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Best Practices for Smart Contract Development

Smart Contract Development Best Practices

Software development has been around for decades. We benefit from the best practices, design patterns, and nuggets of wisdom that has accumulated over that long history.

In contrast, smart contract development is just getting started. Ethereum and Solidity were released only a few years ago in 2015. There’s no definitive stack of tools - like LAMP or MEAN in web development - to build decentralized apps. There are no developer handbooks like Design Patterns or Clean Code for smart contracts. Information is scattered all over the place.

The crypto space is mostly uncharted territory. To address this, I’m writing the missing guide I wish existed. It summarizes the lessons I’ve learned from writing smart contracts, building decentralized applications, and studying open source projects in the Ethereum ecosystem. My hope is it will be useful to developers new to crypto.

Let’s get started!

💡 This handbook is a living document. If you have any feedback or suggestions, feel free to comment or email me directly. Thanks!

Who this is for

This handbook is for:

  • Developers who are just starting out with smart contracts, and
  • Experienced Solidity developers who wish to bring their work to the next level.

This is NOT meant to be an introduction to the Solidity language.

TL;DR

Use a Development Environment

Use a development environment such as Truffle (alternatively, Embark, Buidler dapp.tools) to improve your day-to-day productivity.

Truffle framework

These environments improves developer experience by helping you manage and automate recurring tasks which in smart contract development. This includes compiling contracts, running unit tests, and deploying contracts.

Truffle built-in commands

For example, Truffle provides the following useful commands out-of-the-box:

  • compile: Compiles a Solidity contract to its ABI and bytecode formats.
  • console: Instantiates an interactive JS console where you can call and interact with your web3 contracts.
  • test: Runs your contracts’ unit test suite.
  • migrate: Deploys your contracts as a set of migrations.

You can be extend the functionality of these tools via plugins (such as truffle-security and truffle-plugin-verify.) For bespoke needs, custom plugins are an option.

Develop Locally

Run a local blockchain with Ganache (or Ganache CLI) to speed up your iteration cycle.

You can run Ganache locally to speed up development.

On the mainnet, Ethereum transactions takes time to get mined. You can skip all this idle time by developing on a local chain. Instead of paying gas (Ethereum transactions cost money) and waiting for blocks to get mined, you can run your contracts locally to have transactions instantly mined.

Ganache block explorer

Ganache comes with a built-in block explorer that shows your decoded transactions, contracts, and events. This local environment is configurable to suit your testing needs.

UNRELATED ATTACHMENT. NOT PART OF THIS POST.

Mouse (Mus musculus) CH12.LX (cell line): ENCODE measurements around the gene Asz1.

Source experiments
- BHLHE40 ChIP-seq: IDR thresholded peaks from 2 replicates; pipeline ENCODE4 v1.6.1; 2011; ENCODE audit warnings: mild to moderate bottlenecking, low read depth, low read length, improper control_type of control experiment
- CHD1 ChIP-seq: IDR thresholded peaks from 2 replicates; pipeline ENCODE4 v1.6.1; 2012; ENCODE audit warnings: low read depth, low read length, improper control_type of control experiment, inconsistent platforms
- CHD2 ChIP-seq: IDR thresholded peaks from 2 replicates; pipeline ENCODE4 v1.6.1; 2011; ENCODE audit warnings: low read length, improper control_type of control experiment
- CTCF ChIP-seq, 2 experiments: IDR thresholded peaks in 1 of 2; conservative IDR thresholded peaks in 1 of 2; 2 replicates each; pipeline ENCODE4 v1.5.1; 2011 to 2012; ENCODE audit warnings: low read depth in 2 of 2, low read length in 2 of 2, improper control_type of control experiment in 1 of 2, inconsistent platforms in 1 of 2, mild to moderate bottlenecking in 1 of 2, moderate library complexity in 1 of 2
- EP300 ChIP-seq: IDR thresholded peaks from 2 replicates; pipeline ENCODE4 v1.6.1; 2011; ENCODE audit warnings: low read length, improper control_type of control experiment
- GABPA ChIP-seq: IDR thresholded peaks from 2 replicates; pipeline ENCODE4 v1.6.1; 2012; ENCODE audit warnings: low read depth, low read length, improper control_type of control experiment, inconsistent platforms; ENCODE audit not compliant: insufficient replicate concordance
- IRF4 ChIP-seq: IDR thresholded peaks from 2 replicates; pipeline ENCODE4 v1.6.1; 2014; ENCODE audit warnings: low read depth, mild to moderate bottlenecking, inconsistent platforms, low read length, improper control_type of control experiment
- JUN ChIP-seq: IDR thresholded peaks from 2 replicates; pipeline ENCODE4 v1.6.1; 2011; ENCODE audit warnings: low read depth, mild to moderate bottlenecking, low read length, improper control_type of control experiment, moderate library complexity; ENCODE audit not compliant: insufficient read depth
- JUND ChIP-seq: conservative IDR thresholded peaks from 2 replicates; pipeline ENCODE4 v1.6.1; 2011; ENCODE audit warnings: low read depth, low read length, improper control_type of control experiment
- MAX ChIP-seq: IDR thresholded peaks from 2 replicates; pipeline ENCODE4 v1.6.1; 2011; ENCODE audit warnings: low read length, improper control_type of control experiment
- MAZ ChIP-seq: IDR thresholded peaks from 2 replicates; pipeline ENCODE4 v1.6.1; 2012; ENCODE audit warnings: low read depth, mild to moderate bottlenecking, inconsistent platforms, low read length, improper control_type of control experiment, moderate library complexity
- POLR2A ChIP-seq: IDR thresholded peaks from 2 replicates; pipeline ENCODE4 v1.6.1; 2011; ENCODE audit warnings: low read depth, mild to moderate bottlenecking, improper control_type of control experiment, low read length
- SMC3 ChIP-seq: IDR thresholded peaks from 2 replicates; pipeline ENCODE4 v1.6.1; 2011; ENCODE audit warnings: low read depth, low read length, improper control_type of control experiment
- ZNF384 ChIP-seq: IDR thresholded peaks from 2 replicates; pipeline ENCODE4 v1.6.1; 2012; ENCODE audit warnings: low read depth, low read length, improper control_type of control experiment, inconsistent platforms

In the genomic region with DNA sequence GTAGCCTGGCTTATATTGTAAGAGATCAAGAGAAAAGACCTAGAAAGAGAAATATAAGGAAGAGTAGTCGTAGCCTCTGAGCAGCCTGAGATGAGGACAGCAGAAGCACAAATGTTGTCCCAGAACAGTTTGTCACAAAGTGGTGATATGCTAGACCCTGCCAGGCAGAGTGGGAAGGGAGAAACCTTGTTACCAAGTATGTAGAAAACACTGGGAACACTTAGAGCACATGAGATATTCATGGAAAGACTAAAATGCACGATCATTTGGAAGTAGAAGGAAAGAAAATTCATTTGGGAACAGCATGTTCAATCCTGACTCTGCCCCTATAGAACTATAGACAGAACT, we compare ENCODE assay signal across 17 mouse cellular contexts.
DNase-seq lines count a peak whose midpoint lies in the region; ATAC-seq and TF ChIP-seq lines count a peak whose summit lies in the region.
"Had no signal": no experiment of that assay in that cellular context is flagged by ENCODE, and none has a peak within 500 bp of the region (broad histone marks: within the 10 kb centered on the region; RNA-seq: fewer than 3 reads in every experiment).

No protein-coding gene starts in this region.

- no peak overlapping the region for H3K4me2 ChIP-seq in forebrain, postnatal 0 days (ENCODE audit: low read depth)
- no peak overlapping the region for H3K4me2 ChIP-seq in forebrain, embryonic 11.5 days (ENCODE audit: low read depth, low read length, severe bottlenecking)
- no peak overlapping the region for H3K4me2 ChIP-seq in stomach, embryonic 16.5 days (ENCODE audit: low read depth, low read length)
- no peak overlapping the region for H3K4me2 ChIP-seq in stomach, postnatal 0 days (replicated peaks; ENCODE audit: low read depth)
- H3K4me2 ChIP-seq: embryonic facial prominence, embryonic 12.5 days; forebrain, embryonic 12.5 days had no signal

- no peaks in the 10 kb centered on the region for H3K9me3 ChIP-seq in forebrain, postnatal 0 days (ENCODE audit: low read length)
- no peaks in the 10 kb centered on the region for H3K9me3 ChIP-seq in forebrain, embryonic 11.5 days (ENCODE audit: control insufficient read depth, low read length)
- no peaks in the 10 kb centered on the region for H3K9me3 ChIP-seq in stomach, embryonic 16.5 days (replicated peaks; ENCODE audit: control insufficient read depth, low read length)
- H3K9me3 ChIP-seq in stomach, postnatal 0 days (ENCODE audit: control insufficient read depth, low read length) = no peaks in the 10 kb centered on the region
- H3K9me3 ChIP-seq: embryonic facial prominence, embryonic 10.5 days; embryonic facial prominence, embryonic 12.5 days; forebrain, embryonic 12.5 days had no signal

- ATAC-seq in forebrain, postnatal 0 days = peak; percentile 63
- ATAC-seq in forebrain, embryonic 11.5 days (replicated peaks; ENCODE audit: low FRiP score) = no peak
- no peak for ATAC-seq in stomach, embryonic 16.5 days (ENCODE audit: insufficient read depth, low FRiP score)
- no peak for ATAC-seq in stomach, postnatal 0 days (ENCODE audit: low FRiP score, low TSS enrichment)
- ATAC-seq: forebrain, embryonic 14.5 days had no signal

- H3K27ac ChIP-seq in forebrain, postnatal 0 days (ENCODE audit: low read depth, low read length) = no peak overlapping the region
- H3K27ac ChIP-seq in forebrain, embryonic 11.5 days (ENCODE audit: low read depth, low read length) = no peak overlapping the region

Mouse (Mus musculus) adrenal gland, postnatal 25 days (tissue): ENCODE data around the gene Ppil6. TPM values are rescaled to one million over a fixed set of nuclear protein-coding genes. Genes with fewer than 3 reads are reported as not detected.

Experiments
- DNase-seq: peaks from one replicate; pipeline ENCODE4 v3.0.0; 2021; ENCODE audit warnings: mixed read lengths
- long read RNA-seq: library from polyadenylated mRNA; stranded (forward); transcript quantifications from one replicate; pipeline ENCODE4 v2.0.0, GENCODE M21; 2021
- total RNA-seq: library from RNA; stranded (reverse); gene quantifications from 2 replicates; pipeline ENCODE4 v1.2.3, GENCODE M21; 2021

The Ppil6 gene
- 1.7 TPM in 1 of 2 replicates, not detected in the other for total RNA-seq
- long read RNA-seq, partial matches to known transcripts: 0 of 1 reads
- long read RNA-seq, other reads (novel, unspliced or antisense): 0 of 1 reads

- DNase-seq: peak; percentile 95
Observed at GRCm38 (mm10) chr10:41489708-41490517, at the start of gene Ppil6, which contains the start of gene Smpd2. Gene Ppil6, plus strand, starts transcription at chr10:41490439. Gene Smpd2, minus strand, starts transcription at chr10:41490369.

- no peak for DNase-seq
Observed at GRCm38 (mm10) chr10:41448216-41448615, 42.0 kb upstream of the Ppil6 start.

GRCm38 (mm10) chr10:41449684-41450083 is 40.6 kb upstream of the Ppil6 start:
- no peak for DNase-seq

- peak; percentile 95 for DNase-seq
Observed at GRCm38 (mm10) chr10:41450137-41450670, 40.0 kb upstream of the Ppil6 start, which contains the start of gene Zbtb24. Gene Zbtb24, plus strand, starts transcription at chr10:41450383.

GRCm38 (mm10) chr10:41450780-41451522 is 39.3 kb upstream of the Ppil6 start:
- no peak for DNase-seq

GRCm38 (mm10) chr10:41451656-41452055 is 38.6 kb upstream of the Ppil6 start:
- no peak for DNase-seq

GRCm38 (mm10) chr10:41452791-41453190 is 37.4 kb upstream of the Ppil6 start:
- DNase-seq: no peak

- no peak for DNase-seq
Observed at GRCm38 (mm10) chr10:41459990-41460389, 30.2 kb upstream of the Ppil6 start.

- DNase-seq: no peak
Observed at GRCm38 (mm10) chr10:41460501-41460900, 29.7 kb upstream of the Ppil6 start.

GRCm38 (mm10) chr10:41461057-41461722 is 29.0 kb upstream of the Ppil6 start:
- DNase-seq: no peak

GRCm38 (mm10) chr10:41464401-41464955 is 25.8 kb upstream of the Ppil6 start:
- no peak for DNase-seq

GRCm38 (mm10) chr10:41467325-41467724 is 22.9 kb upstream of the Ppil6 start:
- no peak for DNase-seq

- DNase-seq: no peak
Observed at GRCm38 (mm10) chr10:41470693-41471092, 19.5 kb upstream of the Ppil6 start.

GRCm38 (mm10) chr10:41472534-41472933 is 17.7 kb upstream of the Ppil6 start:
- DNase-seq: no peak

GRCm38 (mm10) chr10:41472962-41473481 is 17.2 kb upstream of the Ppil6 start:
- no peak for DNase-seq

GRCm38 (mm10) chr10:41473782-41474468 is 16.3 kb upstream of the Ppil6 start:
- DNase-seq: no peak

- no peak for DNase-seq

Use Static Analysis Tools

Static analysis or ‘linting’ is the process of running a program that analyzes code for programming errors. In smart contract development, this is useful for catching style inconsistencies and vulnerable constructs that the compiler may have missed.

Linting Solidity code with Solhint

Lint Solidity code with solhint and Ethlint. Solidity linters are similar to linters for other languages (e.g. JSLint), except they pay special attention to Security validations.

Security-specific tools identify smart contract vulnerabilities. Examples include truffle-security (MythX), Mythril, Slither, and Manticore. These tools run a suite of vulnerability detectors and prints out a summary of any issues found. Developers can use this information to find and address vulnerabilities throughout the implementation phase.

Use Pre-Commit Hooks

Make your developer experience seamless by setting up Git hooks with husky. Pre-commit hooks let you run your linters before every commit. For example:

// package.json
{
  "scripts": {
    "lint": "./node_modules/.bin/solhint -f table contracts/**/*.sol",
  },
  "husky": {
    "hooks": {
      "pre-commit": "npm run lint"
    }
  },
}

The above snippet runs a predefined lint task before every commit, failing if there are outstanding style or security violations in your code. This setup enables developers in your team to work with the linter in an iterative approach.

💡 You can go one step further and set up a CI pipeline.

Understand Security Vulnerabilities

It’s hard to write software without any bugs. Defensive programming techniques can only go so far. Fortunately, you can fix bugs by deploying a hotfix. With continuous delivery, traditional software patches are frequent and straightforward.

However, smart contracts are immutable. It’s hard and sometimes impossible to upgrade contracts that are already live. In this aspect, smart contracts are closer to virtual hardware development than software development.

Worse, bugs can lead to extreme financial losses. The DAO Hack lost more than 11.5 million Ether (US$70M at the time of the hack, now over $2B) and the 2nd Parity Hack lost US$200M of user funds.